The German reply, sent on Sept. 12, was that I would not be allowed to see Miss Cavell, but that Mr. Braun, lawyer at the Brussels court, was defending her and was already seeing the German authorities about the case. I immediately asked Mr. Braun to come to see me at the legation, which he did a few days later. He informed me that personal friends of Miss Cavell had asked him to defend her before the German court, that he agreed to do so, but that, owing to some unforeseen circumstances, he was prevented from pleading before that court, adding that he had asked Mr. Kirschen, a member of the Brussels bar and his friend, to take up the case and plead for Miss Cavell, and t that Mr. Kirschen had agreed to do so.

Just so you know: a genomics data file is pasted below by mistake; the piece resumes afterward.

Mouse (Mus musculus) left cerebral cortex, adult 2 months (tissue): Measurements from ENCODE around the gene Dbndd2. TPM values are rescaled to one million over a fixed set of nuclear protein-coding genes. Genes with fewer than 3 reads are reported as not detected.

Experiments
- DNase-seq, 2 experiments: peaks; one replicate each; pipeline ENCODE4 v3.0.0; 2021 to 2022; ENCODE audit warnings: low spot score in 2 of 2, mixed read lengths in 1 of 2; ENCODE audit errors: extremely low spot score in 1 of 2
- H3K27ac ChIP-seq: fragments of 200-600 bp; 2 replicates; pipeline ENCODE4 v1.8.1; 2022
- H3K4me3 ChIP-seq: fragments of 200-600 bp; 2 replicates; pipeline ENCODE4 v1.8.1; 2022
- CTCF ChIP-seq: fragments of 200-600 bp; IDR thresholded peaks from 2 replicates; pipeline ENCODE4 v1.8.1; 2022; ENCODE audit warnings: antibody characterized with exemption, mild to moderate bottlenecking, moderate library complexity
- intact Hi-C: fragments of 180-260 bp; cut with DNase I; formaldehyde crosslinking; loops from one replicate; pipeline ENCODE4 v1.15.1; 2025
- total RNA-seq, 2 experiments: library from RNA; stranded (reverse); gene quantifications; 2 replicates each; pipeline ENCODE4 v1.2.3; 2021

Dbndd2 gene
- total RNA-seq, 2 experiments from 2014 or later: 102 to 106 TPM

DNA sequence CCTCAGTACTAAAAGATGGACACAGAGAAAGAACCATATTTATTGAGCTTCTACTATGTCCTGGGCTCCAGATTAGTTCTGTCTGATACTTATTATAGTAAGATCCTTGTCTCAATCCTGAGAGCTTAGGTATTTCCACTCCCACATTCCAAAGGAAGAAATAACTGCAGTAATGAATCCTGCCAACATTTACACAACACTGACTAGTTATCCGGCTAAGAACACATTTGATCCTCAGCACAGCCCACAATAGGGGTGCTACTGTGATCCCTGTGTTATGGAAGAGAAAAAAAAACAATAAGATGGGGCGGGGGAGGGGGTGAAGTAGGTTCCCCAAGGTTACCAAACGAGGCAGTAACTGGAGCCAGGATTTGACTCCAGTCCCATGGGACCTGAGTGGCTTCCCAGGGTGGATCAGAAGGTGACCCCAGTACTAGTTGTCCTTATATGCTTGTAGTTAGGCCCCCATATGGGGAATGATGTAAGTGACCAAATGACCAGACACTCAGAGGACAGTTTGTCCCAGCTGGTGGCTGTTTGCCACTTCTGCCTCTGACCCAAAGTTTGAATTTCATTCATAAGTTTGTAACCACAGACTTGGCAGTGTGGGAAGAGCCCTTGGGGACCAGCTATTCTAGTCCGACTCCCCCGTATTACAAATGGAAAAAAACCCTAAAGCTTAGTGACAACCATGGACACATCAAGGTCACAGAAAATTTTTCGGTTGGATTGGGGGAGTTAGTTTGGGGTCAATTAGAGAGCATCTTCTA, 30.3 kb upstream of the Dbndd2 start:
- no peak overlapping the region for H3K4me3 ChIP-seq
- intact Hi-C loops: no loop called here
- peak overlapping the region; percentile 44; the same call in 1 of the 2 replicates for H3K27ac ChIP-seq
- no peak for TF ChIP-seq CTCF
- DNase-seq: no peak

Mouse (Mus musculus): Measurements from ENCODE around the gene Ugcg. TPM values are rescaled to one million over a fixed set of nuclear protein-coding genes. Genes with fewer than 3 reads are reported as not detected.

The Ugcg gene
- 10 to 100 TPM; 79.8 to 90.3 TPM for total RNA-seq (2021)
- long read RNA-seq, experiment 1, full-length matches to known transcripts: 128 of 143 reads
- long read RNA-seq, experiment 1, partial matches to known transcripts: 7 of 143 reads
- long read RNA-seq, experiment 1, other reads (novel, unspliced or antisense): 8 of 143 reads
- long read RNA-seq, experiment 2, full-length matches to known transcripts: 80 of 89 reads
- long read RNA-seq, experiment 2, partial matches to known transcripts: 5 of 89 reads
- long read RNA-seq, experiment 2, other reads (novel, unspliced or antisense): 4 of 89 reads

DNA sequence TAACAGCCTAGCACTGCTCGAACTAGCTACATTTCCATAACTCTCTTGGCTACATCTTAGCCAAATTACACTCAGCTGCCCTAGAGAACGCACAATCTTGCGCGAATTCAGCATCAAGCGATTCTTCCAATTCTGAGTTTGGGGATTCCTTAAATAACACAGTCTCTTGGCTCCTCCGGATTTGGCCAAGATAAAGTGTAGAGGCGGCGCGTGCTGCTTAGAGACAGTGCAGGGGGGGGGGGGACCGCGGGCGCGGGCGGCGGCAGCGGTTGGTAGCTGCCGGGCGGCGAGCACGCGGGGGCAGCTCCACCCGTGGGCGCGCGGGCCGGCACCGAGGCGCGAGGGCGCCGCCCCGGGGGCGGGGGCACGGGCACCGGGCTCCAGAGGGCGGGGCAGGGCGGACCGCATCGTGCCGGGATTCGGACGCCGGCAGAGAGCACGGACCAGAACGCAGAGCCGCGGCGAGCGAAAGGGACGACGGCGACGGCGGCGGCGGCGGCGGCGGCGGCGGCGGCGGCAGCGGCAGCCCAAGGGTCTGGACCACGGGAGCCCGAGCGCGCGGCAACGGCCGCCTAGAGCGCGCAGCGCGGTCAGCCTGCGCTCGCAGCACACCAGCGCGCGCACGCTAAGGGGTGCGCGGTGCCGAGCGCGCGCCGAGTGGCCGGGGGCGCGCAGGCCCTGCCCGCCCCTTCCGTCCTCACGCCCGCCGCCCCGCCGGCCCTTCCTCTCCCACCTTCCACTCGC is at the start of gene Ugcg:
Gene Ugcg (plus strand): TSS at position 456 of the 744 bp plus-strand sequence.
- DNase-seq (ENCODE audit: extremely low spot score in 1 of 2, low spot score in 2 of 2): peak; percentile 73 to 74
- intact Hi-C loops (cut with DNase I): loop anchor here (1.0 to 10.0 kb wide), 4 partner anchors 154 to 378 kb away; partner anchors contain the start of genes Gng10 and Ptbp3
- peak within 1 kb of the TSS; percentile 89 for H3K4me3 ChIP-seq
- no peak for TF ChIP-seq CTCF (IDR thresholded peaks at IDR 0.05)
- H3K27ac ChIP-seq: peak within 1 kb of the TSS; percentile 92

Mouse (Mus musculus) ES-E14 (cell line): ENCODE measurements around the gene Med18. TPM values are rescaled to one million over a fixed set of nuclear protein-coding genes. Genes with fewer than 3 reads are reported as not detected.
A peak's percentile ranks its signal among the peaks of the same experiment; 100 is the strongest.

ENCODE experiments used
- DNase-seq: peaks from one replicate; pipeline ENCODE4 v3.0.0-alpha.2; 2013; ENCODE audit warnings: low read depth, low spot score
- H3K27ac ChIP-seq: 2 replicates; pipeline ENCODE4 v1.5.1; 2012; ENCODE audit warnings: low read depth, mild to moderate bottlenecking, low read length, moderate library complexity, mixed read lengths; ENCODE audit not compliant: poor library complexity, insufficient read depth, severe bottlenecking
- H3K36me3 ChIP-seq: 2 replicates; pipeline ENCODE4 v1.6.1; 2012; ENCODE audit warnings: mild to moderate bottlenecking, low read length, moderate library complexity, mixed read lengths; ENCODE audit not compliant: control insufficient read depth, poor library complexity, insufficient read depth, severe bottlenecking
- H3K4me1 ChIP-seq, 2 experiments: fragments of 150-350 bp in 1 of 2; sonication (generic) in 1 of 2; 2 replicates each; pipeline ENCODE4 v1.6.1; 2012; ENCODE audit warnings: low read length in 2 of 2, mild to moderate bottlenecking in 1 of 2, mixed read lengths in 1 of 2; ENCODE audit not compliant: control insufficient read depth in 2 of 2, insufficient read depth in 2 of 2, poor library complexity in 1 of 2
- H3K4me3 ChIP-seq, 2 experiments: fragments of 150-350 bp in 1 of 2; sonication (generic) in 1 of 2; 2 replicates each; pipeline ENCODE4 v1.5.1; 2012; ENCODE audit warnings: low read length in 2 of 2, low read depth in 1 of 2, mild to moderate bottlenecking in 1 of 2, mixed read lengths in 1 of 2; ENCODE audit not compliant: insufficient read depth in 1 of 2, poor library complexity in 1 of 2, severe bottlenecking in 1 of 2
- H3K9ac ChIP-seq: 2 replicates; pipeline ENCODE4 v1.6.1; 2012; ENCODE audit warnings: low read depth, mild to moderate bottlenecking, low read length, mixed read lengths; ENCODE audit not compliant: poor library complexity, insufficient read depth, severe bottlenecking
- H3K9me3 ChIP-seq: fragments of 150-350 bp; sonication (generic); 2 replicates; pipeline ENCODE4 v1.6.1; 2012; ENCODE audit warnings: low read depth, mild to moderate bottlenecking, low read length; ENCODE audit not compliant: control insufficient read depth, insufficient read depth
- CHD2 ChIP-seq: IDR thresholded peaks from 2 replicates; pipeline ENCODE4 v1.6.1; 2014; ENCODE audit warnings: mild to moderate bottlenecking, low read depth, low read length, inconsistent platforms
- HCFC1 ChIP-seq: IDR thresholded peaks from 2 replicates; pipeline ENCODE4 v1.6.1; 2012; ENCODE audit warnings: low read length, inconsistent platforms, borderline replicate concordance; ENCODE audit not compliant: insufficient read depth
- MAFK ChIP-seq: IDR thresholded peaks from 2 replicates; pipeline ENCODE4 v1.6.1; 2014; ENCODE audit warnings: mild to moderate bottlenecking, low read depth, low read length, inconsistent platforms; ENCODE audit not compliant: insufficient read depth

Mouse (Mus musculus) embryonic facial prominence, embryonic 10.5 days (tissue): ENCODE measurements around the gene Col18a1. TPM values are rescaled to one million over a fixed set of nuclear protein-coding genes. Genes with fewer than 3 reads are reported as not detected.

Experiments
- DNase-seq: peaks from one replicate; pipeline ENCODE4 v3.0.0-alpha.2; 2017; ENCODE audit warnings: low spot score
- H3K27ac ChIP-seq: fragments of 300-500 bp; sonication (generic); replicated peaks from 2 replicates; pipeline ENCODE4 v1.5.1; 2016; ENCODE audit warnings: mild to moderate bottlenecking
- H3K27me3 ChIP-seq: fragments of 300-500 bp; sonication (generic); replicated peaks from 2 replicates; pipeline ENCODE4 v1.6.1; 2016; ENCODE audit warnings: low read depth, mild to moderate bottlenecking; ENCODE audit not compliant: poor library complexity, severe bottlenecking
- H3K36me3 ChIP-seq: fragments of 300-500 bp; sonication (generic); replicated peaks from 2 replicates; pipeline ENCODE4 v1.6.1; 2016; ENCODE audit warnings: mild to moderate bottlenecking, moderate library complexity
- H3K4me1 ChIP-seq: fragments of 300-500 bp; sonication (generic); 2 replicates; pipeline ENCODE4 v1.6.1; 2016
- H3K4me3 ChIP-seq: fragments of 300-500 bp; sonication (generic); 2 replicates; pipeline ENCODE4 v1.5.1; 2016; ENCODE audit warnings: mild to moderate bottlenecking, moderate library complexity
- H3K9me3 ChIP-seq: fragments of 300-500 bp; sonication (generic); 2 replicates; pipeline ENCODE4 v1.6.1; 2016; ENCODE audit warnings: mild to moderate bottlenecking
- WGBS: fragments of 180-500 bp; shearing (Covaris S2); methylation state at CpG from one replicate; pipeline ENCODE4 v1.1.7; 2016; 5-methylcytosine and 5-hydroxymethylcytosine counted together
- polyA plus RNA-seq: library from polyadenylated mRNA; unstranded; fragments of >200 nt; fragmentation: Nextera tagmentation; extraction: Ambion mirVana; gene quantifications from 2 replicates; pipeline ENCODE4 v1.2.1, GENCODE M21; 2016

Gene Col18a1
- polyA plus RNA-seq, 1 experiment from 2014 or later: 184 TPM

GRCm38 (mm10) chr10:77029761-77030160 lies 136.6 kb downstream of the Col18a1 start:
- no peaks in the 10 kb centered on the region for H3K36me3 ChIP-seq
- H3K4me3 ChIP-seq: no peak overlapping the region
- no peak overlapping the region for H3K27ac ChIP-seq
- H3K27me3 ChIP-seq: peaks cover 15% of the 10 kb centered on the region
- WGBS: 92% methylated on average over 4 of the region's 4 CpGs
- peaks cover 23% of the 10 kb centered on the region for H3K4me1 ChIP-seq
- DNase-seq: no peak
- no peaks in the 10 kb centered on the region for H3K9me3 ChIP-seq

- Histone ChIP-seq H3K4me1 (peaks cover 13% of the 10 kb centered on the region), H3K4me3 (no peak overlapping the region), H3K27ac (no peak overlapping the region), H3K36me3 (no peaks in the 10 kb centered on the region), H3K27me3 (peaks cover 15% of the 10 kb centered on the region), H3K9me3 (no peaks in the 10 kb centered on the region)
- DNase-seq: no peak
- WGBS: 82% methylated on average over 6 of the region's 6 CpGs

I therefore at once put myself in communication with Mr. Kirschen, who told me that Miss Cavell was prosecuted for having helped soldiers to cross the frontier. I asked him whether he had seen Miss Cavell, and whether she had made any statement to him, and to my surprise found that the lawyers defending prisoners before the German military court were not allowed to see their clients before the trial, and were not shown any document of the prosecution. This, Mr. Kirschen said, was in accordance with the German military rules. He added that the hearing of the trial of such cases was carried out very carefully, and that, in his opinion, although it was not possible to see the client before the trial, in fact the trial itself developed so carefully and so slowly that it was generally possible to have a fair knowledge of all the facts and to present a good defense for the prisoner. This would specially be the case for Miss Cavell, because the trial would be rather long, as she was prosecuted with thirty-four other prisoners.